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21.09.20143 Min Read — In Conferences

Java -- The Future

The Manning Powered by Javascript workshop was a mini conference of the current state of Javascript. By the end of the day, it was clear:

Javascript can live everywhere today.

Dan Shaw (@dshaw) started the day off with an overview of Node.js and its potential to introduce Javascript to every level of an application’s tech stack. He described himself as previously being a “mid-tier” developer where he primarily worked on applications with a Java back-end and Javascript front-ends.

Dan described Javascript as a beauty and a beast because it’s a approachable language, given that the cycle time between ideation and realization is very tight, but the time to “level-up” in proficiency is very long.

The meat of Dan’s talk focused on one of the biggest engineering challenges we face in building web applications: dealing with legacy and monolithic services that are most often written in Java or PHP.

My introduction to the Javascript world and web app development has been with Angular serving data from a legacy APIs. Dan described this as a big cause of delaying an application launch anywhere from 6 to 24 months. I’ve also been witness to the evident slow front-end experience these services cause.

Frontend backend

What Dan proposes is to build a Node “front-end back-end” as a middle tier between the legacy monolith to deliver front-end assets. Like most micro-services, this middle tier allows us separate concerns between the front-end and back-end data. Given that back-end data stores only evolve when the business domain changes, an event that rarely occurs, we have the ability to change the way front-end assets evolve quickly and often.

Reduced context-switching

My eyes lit up when Dan presented this idea, I know the feeling of context-switching between Java and Javascript all too well. As a new developer in the industry, it’s hard to focus on honing best practices in an object-oriented language one day and then focusing on learning a new framework and the set of unwritten rules of another language. Switching contexts makes it difficult to keep track of the skills I’m learning on a day to day. Muscle confusion may be beneficial in some cases (#broscience) but, in my opinion, the there should be some time in between switching things up a bit to let things stick.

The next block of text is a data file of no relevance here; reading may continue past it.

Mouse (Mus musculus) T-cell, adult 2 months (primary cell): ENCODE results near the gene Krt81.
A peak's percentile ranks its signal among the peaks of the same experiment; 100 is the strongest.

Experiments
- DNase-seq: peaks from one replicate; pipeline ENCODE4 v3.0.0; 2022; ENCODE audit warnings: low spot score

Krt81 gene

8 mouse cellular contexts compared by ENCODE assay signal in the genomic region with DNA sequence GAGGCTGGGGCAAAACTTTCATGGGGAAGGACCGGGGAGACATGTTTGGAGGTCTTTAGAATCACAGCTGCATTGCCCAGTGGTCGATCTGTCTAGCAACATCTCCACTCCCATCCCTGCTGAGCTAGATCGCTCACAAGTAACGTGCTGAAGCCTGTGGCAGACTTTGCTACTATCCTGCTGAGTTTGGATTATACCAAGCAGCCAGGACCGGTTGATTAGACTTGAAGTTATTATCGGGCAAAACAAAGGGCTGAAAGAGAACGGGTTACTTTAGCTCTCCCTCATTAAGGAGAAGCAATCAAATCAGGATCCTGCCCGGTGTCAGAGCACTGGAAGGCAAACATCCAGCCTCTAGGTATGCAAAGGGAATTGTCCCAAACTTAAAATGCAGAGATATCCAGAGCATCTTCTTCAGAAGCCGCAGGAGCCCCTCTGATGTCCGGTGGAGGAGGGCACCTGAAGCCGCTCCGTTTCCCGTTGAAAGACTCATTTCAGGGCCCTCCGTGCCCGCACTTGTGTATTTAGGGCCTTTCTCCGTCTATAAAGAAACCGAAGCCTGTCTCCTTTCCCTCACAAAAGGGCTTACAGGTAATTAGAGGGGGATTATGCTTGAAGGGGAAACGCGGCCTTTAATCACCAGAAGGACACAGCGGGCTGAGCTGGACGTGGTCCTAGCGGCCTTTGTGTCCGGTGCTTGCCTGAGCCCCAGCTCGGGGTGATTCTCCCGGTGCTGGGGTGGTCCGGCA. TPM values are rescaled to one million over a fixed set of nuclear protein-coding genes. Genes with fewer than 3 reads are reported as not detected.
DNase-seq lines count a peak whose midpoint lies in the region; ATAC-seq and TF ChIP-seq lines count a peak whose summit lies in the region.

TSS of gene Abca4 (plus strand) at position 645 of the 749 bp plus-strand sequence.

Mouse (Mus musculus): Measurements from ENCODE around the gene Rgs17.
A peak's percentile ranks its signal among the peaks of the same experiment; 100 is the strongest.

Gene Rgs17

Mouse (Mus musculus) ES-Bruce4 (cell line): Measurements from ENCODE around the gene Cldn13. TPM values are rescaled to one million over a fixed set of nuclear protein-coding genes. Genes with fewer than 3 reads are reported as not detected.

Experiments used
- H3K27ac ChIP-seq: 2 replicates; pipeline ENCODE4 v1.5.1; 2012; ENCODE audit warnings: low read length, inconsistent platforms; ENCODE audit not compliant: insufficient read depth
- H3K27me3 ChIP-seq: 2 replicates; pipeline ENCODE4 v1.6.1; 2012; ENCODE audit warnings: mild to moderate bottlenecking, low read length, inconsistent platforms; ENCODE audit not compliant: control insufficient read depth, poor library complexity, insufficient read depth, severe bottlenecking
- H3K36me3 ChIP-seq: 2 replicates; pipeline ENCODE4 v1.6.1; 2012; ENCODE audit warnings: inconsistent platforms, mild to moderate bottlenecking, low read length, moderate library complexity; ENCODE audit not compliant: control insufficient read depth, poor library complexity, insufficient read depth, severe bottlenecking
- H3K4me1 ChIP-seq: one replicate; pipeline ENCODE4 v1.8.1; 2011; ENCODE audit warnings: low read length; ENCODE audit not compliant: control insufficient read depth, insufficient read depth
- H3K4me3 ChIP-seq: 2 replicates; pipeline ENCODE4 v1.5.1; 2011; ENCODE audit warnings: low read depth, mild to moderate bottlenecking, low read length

By having Node in more layers of the stack, full-stack developers get a break from frequent context-switching and front-end engineers have the opportunity to contribute to more of the code base.

Putting it into practice

Dan’s talk set the tone for a lot of what piqued my interest for the rest of the day and several of the Strange Loop sessions I attended. Javascript can live everywhere. I saw many examples where developers have been creating applications that provide a near-native experience on both mobile and desktop.

For example: my neighbor, Tomomi Imura (@girlie_mac), demo-ed two applications that she created for fun to demonstrate the ability to hook into device APIs to use what’s available in the browser. The first one was Sushi Compass and the second was CoreMob. The major APIs leveraged among both were the phone’s camera and GPS, LocalStorage/IndexDB, and File APIs to read and write. Another exciting example was Jamison Dance’s (@jergason) use of the Audio APIs to drop some beats and make DOMstep.

Caching files locally also brought upon the notion of creating web applications without the need for a server. DreamWriter.io, for example, manages all user interaction with the client (browser) before ever having to communicate with a server — and in Richard Feldman’s (@rtfeldman) case, the only server he needed to communicate with was Dropbox, a third-party service. The biggest benefit of these near-native apps is the fact that there’s no need to go through an installation process on both mobile and desktop. On desktop, however, Richard Feldman noted that the fluidity of context switching to a web app introduces a few extra steps, this being tabbing to a browser window and THEN a tab versus a native container.

Overall, my impressions of Powered by Javascript were great. It got me thinking of ways microservices can done differently in addition to motivating me to hone my javascript skills to build more web applications. There are other sessions that also impressed me during the day, but I’ll save those for another post.

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